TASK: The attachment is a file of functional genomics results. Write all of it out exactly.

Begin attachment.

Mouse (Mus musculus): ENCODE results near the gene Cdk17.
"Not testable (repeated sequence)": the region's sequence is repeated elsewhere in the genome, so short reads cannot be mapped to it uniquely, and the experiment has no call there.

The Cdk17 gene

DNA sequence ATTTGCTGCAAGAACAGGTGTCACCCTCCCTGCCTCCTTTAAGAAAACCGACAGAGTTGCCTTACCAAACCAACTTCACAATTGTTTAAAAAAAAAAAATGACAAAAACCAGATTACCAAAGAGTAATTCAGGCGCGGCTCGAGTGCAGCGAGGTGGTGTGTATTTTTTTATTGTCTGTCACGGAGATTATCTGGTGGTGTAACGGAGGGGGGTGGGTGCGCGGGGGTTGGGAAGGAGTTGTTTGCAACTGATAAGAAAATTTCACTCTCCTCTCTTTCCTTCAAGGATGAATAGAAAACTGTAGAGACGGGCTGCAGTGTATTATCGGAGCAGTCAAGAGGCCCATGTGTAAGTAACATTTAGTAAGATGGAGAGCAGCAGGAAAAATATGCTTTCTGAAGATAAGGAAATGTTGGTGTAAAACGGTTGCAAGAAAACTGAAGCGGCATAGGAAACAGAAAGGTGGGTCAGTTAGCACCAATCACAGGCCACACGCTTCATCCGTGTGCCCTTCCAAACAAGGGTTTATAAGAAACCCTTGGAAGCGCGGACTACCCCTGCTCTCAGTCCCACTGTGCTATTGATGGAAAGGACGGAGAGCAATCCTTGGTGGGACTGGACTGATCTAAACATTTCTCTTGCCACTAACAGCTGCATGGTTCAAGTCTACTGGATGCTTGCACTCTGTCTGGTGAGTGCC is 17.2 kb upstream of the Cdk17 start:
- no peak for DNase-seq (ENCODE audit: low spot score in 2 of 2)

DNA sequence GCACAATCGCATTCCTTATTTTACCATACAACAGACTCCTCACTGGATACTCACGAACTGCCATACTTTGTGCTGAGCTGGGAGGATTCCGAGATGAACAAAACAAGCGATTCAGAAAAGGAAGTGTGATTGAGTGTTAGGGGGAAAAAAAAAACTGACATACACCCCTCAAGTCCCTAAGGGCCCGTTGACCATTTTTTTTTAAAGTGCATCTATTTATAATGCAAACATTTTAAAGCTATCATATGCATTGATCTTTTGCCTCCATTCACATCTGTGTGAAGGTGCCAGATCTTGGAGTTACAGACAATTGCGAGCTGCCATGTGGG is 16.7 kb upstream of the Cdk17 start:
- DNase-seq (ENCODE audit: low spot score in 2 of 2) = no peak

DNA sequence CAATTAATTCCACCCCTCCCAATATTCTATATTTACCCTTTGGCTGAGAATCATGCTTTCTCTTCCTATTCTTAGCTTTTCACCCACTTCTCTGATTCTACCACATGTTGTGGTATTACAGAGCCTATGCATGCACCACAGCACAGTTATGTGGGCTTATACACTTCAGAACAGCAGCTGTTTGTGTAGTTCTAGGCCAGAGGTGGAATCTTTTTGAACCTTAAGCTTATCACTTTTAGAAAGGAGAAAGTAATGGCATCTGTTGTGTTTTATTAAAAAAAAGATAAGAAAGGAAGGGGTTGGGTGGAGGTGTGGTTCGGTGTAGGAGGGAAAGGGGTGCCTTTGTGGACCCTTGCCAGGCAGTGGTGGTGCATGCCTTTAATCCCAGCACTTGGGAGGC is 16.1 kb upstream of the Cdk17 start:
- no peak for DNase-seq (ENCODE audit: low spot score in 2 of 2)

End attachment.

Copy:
Mouse (Mus musculus): ENCODE results near the gene Cdk17.
"Not testable (repeated sequence)": the region's sequence is repeated elsewhere in the genome, so short reads cannot be mapped to it uniquely, and the experiment has no call there.

The Cdk17 gene

DNA sequence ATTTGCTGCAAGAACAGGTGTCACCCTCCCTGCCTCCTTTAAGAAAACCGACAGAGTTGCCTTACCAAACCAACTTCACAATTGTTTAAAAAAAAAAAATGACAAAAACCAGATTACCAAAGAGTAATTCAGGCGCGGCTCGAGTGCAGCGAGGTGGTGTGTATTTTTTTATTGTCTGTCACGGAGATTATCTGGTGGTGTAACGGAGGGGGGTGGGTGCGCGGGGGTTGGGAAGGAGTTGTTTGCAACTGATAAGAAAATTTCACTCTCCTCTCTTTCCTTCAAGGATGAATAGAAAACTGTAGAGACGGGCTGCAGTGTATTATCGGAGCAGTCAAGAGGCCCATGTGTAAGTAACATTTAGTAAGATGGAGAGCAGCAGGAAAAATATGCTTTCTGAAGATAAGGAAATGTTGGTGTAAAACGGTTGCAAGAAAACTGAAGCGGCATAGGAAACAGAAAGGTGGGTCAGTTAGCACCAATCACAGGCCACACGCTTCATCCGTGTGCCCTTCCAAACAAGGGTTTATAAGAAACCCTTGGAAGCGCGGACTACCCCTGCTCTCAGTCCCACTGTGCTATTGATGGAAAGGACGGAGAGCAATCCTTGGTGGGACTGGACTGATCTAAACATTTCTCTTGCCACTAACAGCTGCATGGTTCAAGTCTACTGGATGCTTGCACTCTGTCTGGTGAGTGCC is 17.2 kb upstream of the Cdk17 start:
- no peak for DNase-seq (ENCODE audit: low spot score in 2 of 2)

DNA sequence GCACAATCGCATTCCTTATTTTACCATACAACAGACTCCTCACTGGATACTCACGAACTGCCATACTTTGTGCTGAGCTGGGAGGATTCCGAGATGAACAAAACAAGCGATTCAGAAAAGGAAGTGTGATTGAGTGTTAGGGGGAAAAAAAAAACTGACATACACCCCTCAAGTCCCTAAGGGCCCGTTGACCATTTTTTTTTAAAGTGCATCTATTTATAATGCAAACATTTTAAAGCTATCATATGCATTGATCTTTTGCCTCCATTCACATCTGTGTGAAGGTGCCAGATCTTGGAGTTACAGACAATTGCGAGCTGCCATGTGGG is 16.7 kb upstream of the Cdk17 start:
- DNase-seq (ENCODE audit: low spot score in 2 of 2) = no peak

DNA sequence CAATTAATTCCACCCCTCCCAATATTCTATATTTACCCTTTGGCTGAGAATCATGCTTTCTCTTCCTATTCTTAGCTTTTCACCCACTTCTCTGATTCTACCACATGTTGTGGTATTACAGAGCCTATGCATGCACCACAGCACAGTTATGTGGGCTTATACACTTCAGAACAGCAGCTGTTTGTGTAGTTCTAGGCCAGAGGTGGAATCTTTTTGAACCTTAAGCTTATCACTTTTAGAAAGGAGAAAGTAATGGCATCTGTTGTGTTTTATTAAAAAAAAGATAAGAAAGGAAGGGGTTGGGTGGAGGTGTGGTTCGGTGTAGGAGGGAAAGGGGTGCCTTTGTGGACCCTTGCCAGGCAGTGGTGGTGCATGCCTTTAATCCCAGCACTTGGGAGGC is 16.1 kb upstream of the Cdk17 start:
- no peak for DNase-seq (ENCODE audit: low spot score in 2 of 2)